“People are more symptomatic from thyroid enlargement than we’ve ever really given them credit for,” Dr. Michael T. Stang of the University of Pittsburgh School of Medicine, the study’s first author, told Reuters Health. “We see a great number of patients, whether they have really big thyroids or even not-so-big thyroids, once they’re removed, they feel much better from a breathing standpoint.”
While physicians have observed that patients’ shortness of breath can improve after thyroidectomy, Dr. Stang and his team note in their report, “the indications for goiter resection remain uncertain, the definition of goiter itself remains controversial, and the precise definition of substernal extension varies by expert.”
Further, they point out, it’s not clear how thyroid enlargement might relate to obstructive sleep apnea (OSA).
To investigate, Dr. Stang and his colleagues looked at 1,081 patients who underwent thyroidectomy, in most cases because they had thyroid nodules larger than 4 centimeters or an indeterminate fine-needle-aspirate biopsy. A total of 197 had positional dyspnea, tracheal compression, or both.
Among the 188 patients with positional dyspnea, 82.4% reported improvement or resolution of their symptoms after thyroidectomy at a mean follow-up of 12.6 months.
Imaging showed tracheal compression in 97.2% of the 151 patients with substernal goiter; their mean tracheal compression was 34%. Among the patients with tracheal compression, 93.5% had positional dyspnea
After patients underwent substernal goiter resection, their positional dyspnea symptoms improved. Gland weight of 100 grams or more, or tracheal compression of at least 35%, “strongly predicted” improvement in shortness of breath, the researchers found.
Thirty-five of the patients had been formally diagnosed with OSA before undergoing surgery, and 31 of them were using continuous positive airway pressure (CPAP). Fourteen of these patients said they were able to stop using CPAP after thyroidectomy, while four reported using it less. In the three OSA patients who underwent a repeat sleep study after thyroidectomy, one showed no improvement in apnea-hypopnea index, one showed an improvement from 53.8 to 28.9, and the third patients’ AHI was reduced from 22.4 to 0.2.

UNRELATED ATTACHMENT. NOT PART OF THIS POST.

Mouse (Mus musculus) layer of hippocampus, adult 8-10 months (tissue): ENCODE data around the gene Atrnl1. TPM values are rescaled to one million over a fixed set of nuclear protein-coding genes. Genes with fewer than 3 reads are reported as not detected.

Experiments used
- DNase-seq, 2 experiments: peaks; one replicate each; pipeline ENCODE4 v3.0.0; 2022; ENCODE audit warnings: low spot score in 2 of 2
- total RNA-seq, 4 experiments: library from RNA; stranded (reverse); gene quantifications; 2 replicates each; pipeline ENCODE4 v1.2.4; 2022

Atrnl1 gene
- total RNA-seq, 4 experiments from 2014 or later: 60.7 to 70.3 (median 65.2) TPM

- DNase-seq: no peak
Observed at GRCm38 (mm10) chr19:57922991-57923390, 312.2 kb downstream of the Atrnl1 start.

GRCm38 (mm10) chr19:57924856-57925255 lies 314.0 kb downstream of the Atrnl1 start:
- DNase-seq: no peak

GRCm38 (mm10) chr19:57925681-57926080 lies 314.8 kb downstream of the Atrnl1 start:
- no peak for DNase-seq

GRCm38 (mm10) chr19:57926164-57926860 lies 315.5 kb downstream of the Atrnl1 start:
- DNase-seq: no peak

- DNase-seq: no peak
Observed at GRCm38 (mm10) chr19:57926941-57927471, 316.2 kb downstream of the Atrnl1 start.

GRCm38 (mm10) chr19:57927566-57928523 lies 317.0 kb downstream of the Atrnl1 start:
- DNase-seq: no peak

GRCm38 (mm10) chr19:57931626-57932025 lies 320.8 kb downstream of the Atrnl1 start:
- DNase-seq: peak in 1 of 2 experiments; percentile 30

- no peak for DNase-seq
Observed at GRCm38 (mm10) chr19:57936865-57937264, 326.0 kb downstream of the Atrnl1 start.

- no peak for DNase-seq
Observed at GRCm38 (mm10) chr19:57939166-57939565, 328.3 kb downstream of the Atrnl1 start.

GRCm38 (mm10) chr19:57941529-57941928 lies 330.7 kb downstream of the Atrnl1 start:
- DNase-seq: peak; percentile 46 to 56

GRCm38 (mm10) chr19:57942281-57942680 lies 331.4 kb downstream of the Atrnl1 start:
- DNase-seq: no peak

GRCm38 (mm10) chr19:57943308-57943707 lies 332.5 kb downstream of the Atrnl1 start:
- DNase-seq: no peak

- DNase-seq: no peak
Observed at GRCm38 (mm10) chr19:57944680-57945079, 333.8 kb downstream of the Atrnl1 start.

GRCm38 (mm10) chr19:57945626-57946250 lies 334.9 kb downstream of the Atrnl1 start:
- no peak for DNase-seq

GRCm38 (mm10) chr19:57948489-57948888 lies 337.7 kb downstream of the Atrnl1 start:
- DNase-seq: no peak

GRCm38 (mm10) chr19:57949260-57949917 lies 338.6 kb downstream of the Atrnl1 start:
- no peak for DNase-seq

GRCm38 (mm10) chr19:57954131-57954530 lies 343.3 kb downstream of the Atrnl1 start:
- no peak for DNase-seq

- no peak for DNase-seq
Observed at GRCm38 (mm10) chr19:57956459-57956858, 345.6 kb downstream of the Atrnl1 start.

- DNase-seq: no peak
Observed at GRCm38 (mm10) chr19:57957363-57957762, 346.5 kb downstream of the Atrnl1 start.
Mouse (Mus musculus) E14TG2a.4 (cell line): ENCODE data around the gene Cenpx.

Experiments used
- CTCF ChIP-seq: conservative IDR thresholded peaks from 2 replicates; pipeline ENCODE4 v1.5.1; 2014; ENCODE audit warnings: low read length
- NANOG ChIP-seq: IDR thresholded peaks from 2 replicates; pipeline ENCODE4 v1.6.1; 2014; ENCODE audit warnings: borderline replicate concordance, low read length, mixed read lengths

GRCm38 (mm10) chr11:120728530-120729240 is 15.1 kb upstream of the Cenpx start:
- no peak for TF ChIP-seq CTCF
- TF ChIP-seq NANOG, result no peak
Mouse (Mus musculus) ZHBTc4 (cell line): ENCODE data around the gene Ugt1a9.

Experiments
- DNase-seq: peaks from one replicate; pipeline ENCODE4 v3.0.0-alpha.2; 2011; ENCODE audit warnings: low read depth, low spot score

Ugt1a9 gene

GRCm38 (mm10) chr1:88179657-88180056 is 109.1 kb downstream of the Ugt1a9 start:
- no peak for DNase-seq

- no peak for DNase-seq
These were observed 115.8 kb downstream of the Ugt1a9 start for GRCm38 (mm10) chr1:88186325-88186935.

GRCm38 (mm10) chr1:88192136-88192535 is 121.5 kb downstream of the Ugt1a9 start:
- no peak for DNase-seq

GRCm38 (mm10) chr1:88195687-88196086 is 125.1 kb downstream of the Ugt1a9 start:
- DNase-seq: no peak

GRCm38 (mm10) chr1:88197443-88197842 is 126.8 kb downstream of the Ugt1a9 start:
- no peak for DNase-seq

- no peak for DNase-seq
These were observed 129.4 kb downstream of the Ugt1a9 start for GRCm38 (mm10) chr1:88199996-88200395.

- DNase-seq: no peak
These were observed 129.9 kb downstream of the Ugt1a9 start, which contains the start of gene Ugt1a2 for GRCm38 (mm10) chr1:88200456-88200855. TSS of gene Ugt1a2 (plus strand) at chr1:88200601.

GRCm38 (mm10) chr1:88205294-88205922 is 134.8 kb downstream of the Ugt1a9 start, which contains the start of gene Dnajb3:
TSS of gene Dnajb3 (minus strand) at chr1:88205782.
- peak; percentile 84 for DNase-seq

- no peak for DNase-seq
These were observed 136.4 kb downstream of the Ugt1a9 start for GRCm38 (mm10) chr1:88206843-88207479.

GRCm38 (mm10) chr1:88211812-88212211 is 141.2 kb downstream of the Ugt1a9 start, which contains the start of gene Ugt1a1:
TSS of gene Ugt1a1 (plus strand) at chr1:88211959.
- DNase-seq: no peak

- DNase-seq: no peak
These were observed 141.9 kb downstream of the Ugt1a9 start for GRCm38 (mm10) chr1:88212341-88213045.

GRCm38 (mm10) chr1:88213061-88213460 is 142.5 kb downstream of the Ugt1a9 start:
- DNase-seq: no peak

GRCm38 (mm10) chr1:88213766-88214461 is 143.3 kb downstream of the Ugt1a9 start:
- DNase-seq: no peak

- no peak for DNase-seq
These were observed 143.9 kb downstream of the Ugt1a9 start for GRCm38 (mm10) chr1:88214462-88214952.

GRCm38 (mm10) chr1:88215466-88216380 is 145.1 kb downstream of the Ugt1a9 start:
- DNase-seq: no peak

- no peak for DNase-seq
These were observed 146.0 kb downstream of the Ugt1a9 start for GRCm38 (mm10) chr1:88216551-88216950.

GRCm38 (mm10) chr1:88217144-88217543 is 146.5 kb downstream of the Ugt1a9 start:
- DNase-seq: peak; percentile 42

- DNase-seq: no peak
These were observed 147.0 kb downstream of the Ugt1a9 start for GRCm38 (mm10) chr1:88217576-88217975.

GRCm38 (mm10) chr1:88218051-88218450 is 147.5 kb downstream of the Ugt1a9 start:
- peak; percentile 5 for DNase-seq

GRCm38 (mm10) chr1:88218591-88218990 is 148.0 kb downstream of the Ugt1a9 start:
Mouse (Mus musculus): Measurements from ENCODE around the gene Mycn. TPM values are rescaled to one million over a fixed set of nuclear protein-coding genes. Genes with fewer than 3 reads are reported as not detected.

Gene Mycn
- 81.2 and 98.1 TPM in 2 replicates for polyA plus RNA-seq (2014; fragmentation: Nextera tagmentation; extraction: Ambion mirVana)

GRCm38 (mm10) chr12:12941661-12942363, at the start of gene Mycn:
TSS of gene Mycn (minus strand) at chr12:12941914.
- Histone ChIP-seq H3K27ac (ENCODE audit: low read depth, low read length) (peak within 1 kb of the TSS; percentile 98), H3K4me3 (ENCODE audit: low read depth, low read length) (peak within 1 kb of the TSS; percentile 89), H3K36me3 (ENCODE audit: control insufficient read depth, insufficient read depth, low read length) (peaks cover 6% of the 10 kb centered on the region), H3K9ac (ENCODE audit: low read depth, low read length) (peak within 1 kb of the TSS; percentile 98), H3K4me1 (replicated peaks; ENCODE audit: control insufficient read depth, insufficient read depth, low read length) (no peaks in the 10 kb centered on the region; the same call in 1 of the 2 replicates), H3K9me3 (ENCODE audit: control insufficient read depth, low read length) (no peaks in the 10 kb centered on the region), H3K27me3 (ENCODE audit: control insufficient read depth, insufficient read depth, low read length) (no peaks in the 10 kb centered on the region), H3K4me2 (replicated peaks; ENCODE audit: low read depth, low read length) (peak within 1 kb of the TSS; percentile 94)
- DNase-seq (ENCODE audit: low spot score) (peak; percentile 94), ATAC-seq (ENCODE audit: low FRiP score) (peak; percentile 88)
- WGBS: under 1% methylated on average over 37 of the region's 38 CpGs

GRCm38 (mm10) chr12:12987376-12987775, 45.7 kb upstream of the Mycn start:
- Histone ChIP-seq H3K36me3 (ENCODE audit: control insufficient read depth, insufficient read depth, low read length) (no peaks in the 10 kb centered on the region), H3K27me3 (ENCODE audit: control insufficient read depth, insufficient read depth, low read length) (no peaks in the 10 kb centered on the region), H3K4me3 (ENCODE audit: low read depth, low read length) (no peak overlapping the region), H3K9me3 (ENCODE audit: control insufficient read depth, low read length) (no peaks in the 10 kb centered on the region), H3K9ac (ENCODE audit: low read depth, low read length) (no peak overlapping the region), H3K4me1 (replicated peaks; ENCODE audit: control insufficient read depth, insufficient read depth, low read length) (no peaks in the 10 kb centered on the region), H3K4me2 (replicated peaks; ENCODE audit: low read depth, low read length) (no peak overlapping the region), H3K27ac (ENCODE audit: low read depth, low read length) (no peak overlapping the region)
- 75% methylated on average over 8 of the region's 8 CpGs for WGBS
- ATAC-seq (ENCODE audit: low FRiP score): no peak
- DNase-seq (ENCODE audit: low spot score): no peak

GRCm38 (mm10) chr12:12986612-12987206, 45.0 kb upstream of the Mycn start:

Based on the findings, the researchers state, positional dyspnea combined with tracheal compression of 35% or more in patients with thyroid enlargement is an indication for goiter resection. “Pilot results also support further study of goiter as a correctable cause of snoring and misdiagnosed OSA,” they conclude.
Dr. Herbert Chen of the University of Wisconsin Medical School in Madison co-authored an invited critique on the study. “When a patient presents with dyspnea or shortness of breath,” he told Reuters Health, “I think one of the items in the differential diagnosis has to be thyroid enlargement, and that’s probably not something that pops up on the radar screen of the doctors who see these patients initially.”
“These studies provide data to support what many thyroid surgeons have always intuitively known,” Dr. Chen and his colleague Dr. David Schneider write. “We have all met the poor patient subjected to repeated pulmonary function testing, sleep studies, bothersome constant positive airway pressure equipment, and an endless catalog of symptoms. Finally, an enlarged thyroid is ‘discovered,’ and the patient is referred for surgery.”
While the precise reason for why an enlarged thyroid gland is related to respiratory symptoms “remains elusive,” they add, evaluating the relationship prospectively “would certainly involve expensive preoperative and postoperative sleep studies or pulmonary function testing. We are not sure that is really necessary if we just trust our common sense and the well-done retrospective study reported in this article.”